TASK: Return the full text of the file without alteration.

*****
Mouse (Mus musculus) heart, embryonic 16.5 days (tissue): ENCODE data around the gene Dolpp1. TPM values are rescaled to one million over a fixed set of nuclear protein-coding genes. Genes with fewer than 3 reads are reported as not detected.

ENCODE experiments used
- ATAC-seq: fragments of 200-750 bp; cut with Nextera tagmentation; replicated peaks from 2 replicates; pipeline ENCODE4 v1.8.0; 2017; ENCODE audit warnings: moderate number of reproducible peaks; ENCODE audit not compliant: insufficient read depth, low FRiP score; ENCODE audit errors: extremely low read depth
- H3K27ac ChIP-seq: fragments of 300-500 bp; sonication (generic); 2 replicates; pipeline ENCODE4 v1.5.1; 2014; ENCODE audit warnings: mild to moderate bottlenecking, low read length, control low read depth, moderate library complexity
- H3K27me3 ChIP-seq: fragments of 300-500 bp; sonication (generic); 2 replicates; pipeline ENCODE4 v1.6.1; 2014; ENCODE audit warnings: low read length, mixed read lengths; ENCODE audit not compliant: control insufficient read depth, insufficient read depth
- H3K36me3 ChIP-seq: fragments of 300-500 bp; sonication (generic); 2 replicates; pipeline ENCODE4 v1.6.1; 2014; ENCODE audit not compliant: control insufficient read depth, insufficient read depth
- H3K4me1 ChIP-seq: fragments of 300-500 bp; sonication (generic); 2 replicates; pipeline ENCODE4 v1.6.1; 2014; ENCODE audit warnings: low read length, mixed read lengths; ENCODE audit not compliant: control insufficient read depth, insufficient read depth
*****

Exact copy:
Mouse (Mus musculus) heart, embryonic 16.5 days (tissue): ENCODE data around the gene Dolpp1. TPM values are rescaled to one million over a fixed set of nuclear protein-coding genes. Genes with fewer than 3 reads are reported as not detected.

ENCODE experiments used
- ATAC-seq: fragments of 200-750 bp; cut with Nextera tagmentation; replicated peaks from 2 replicates; pipeline ENCODE4 v1.8.0; 2017; ENCODE audit warnings: moderate number of reproducible peaks; ENCODE audit not compliant: insufficient read depth, low FRiP score; ENCODE audit errors: extremely low read depth
- H3K27ac ChIP-seq: fragments of 300-500 bp; sonication (generic); 2 replicates; pipeline ENCODE4 v1.5.1; 2014; ENCODE audit warnings: mild to moderate bottlenecking, low read length, control low read depth, moderate library complexity
- H3K27me3 ChIP-seq: fragments of 300-500 bp; sonication (generic); 2 replicates; pipeline ENCODE4 v1.6.1; 2014; ENCODE audit warnings: low read length, mixed read lengths; ENCODE audit not compliant: control insufficient read depth, insufficient read depth
- H3K36me3 ChIP-seq: fragments of 300-500 bp; sonication (generic); 2 replicates; pipeline ENCODE4 v1.6.1; 2014; ENCODE audit not compliant: control insufficient read depth, insufficient read depth
- H3K4me1 ChIP-seq: fragments of 300-500 bp; sonication (generic); 2 replicates; pipeline ENCODE4 v1.6.1; 2014; ENCODE audit warnings: low read length, mixed read lengths; ENCODE audit not compliant: control insufficient read depth, insufficient read depth